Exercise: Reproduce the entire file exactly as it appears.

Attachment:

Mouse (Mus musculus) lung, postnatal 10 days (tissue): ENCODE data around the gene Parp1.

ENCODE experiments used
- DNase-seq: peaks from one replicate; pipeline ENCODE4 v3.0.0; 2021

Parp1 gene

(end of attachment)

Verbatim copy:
Mouse (Mus musculus) lung, postnatal 10 days (tissue): ENCODE data around the gene Parp1.

ENCODE experiments used
- DNase-seq: peaks from one replicate; pipeline ENCODE4 v3.0.0; 2021

Parp1 gene